The attached chart is based on the total of 987 representations shown in the final ECDU spreadsheet.

Most of these (958 or over 97%) are objections and just 29 (less than 3%) are supportive. 

Most objections cite multiple grounds with the most frequent grounds (in order) being:

1.      Visual Impact (852)

2.      Environment (819)

3.      Local Economy (670)

4.      Location (667)

5.      Wildlife (395)

6.      Against Planning Policy (356)

The attached chart shows the totals for all grounds of objection which were cited by 50 or more people.

The sources of the representations are interesting:
Of the 662 objections where rthe source postcode or county is shown, marginally under 1/3 (213 or 32.18%) were from Perthshire, and the great majority of the others were from other parts of Scotland.  There were 35 objections noted from outwith the UK, with the largest number (7) from the Netherlands;
Of the 23 notes of support where the source is shown, 22 are from Perthshire and one from another part of Scotland.  Most (19) of the notes of support from Perthshire are actually from PH16, so are at minimum 11km from the nearest turbine, whilst PH17 (which includes the site) only provided 3 notes of support.  Both local (Rannoch) postcodes showed a clear majority in opposition to the TaB scheme - together with 4:1 against.



Summary of the Current Position

Eventus, the developer, submitted a planning application on 23rd June 2014 to construct 24 wind turbines of over 410 feet on a site some 3 miles north of Loch Rannoch.  The company’s documentation so far has consistently downplayed the visual impacts which this would have on the landscapes of Rannoch and its surroundings, which we consider unacceptable intrusions into iconic wild land.  Its initial mapping was criticised by the Planning Authority at scoping stage as ‘underplaying … potential visual effects along the shores of Loch Rannoch and from viewpoints to the south, east and west of the proposed site’ but even so showed that the turbines would be prominent from many parts of Rannoch.  The company has since been required to add additional viewpoints which go some way towards a more balanced presentation of the damaging landscape impacts of its scheme but we consider that the company’s visibility mapping and choice of viewpoints still fall short of objectivity.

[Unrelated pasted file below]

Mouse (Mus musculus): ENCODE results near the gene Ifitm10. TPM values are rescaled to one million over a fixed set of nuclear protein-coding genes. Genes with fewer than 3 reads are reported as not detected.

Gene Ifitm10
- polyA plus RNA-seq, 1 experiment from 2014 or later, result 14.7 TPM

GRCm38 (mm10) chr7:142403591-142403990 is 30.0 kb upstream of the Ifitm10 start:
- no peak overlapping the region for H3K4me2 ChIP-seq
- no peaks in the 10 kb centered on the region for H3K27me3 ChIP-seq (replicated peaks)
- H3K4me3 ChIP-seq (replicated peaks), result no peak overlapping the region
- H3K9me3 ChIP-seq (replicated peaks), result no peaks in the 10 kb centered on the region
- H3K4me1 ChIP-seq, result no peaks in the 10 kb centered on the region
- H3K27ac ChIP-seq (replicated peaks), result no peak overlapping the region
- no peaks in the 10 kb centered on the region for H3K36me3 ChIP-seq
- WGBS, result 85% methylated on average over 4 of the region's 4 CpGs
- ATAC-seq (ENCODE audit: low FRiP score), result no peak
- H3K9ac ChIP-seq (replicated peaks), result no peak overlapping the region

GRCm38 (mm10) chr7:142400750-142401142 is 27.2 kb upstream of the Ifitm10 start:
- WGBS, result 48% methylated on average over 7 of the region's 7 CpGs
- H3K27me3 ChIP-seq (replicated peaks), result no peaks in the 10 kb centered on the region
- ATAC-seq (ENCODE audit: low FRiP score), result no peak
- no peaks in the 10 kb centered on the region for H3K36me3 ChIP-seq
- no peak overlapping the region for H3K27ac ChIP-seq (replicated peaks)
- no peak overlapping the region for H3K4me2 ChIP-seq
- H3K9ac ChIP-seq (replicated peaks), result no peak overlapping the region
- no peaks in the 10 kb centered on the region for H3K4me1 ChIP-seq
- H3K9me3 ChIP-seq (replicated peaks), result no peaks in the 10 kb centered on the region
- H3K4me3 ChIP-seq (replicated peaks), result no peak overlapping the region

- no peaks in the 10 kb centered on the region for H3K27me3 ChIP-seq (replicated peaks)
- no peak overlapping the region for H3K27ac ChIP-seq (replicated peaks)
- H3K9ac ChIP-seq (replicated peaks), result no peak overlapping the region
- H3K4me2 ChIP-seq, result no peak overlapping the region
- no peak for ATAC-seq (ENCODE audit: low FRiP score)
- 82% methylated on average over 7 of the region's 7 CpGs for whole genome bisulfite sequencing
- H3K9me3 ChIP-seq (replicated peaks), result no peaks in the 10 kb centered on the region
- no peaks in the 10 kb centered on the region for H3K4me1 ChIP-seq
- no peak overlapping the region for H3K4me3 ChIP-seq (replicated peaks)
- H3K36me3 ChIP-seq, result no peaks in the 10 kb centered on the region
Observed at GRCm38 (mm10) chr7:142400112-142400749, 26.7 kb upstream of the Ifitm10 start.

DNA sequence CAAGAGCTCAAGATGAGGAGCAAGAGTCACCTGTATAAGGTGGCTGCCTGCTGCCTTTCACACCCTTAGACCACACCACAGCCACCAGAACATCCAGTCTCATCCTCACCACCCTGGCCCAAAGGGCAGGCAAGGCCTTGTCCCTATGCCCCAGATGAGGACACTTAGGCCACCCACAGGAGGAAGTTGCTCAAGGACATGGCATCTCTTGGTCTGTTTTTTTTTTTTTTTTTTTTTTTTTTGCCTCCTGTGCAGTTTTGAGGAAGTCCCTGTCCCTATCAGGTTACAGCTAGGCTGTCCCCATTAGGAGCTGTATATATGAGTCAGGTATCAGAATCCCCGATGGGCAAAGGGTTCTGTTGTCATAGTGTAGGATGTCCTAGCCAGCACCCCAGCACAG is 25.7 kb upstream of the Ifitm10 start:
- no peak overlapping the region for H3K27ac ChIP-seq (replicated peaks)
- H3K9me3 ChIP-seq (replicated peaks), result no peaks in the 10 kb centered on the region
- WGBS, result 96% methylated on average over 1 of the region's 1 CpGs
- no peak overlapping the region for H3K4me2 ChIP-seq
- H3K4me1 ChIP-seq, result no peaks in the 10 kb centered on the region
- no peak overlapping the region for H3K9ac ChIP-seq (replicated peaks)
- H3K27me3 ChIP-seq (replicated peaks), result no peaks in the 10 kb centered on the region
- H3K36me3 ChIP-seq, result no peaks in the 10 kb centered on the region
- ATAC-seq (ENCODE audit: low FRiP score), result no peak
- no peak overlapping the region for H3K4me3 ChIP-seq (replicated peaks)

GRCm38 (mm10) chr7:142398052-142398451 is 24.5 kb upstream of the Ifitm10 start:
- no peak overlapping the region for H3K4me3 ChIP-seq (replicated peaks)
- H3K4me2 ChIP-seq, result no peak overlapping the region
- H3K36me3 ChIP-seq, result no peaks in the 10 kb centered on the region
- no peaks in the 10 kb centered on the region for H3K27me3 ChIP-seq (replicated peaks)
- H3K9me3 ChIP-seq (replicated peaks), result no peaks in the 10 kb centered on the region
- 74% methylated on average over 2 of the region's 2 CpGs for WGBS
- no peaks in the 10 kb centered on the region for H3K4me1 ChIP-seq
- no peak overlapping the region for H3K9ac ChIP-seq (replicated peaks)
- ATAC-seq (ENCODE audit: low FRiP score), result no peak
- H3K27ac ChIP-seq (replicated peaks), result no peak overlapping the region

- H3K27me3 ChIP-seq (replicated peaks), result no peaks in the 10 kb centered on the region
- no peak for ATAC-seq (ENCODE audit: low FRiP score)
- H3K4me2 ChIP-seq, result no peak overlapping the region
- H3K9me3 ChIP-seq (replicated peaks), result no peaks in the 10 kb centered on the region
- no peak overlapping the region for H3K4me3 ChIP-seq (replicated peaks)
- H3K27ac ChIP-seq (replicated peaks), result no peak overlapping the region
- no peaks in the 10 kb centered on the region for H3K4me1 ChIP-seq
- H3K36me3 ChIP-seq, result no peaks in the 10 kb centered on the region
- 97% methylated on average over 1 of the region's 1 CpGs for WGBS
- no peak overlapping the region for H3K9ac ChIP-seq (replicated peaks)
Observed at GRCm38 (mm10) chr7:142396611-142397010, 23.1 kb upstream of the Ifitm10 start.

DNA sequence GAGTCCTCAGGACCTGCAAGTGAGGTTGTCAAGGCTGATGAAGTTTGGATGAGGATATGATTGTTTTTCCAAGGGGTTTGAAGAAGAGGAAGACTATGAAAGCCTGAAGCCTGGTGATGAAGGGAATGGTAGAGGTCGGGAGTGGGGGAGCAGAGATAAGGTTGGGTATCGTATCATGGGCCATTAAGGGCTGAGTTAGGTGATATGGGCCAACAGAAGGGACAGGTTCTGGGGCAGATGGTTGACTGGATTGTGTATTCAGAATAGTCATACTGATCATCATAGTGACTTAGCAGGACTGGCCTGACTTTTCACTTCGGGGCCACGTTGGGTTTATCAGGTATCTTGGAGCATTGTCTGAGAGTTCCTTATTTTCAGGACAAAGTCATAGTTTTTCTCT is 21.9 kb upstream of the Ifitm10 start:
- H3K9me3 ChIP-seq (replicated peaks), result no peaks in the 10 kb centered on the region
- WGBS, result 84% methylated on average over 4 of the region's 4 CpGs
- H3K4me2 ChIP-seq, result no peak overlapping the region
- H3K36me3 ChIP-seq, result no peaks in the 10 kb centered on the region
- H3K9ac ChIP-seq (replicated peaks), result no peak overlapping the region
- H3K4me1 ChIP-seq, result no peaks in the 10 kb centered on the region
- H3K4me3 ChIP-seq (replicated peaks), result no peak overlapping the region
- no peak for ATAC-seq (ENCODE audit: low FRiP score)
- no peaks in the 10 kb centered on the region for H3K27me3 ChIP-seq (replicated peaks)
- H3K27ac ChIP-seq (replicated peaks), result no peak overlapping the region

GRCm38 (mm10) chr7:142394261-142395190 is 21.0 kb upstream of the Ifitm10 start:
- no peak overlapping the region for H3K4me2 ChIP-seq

This Proposal has been in development for over six years, yet consultation with the Rannoch Community only began in November 2013 and seems to have finished eight months later when this application was submitted.  Despite this, the applicant persists in implying that local input somehow helped shape the proposal and that there has been 'extensive' consultation - neither of which is sustainable.  By all objective measures it is clear that a substantial majority of Rannoch people are opposed to this scheme. 
See the reality of community consultation here.

Our central concern is the proposed intrusion of huge industrial structures into the magnificent wild landscapes of Rannoch and its surroundings, and we intend to contest this as strongly as we can.  There would be other significant consequences if the natural beauty of the area was degraded in this way, including a likely reduction in the appeal of Rannoch for the nature tourism which is its core offer – it has no significant built tourist attractions or heritage sites to rely on.

The value and uniqueness of Rannoch’s wild landscapes are well summarised in this extract from an earlier SNH Landscape Evaluation of the threatened area:

 “The dramatic landform is the dominant characteristic of the area.  The topography is varied, ranging from massive, louring hills to more delicate, dissected peaks.  It also forms long, deep glens that contain the striking large-scale lochs that are another feature of the landscape. … The area is located in the centre of the Highlands between Strathspey and the west.  … the high ground is a barrier to communication and the distances from other settlements and routes from the south of the area further inhibits traffic.  The bulk of the study area, south of the A86, is served only by estate tracks and footpaths.  This heightens the sense of remoteness and semi-wilderness which is one of the main features of being in the area.”

All this is worth fighting for.


(site on the right, Ben Alder group on left, looking north up Loch Ericht towards Cairngorms National Park)